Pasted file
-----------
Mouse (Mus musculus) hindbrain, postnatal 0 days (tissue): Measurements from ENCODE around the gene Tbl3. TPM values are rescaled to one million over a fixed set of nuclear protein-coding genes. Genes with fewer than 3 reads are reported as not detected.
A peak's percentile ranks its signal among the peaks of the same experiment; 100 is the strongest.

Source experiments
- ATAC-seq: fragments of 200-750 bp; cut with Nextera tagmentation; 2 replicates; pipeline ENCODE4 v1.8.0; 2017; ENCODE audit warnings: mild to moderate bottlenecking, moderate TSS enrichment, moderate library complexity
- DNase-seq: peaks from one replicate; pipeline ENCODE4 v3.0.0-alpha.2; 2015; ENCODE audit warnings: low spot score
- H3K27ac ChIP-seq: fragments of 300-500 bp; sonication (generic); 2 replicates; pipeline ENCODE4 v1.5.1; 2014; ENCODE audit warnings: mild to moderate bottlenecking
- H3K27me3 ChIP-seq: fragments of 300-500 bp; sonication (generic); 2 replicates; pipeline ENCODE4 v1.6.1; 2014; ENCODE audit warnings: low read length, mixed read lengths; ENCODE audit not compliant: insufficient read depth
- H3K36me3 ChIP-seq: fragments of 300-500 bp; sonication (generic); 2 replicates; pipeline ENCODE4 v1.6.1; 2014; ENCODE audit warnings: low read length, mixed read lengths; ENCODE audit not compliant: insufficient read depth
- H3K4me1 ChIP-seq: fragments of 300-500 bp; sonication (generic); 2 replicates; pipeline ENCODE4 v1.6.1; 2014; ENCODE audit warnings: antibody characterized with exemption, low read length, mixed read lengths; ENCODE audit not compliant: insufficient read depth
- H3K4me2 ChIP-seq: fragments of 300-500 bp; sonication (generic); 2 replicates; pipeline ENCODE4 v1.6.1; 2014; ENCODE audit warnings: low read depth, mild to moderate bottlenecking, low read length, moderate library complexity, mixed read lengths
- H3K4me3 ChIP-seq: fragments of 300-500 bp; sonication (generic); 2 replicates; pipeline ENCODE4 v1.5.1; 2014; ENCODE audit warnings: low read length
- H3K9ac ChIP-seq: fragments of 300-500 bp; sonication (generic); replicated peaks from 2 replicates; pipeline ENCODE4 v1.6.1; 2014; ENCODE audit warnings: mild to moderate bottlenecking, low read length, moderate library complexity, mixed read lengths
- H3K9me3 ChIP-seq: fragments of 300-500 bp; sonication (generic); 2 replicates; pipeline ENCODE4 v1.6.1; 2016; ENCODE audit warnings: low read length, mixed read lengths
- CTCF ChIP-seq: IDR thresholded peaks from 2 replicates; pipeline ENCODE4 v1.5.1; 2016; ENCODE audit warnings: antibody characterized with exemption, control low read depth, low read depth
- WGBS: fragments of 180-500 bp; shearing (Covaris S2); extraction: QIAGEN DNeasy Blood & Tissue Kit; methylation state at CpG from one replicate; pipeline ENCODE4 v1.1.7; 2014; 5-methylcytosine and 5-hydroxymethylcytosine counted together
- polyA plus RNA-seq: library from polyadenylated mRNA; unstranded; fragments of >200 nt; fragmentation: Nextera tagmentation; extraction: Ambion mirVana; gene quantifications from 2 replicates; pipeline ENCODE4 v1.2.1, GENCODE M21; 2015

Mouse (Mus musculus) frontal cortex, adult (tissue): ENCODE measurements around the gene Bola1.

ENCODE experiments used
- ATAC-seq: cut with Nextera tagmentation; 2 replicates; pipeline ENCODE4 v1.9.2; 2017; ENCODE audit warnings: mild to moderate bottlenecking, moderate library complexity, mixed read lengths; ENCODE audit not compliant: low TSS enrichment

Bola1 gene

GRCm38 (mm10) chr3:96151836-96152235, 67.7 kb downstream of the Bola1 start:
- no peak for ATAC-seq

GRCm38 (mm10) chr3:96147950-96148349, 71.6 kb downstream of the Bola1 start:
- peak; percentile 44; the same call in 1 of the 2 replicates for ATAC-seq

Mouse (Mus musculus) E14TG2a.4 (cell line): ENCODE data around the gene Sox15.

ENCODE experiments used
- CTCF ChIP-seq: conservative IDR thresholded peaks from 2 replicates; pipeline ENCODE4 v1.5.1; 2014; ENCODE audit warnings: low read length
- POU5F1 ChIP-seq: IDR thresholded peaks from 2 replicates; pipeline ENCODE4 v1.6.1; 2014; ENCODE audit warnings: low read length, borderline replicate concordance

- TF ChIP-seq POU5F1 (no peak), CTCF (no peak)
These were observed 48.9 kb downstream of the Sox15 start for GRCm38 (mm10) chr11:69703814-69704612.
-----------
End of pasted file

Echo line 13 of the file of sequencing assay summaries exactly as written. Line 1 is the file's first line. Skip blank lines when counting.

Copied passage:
- H3K9me3 ChIP-seq: fragments of 300-500 bp; sonication (generic); 2 replicates; pipeline ENCODE4 v1.6.1; 2016; ENCODE audit warnings: low read length, mixed read lengths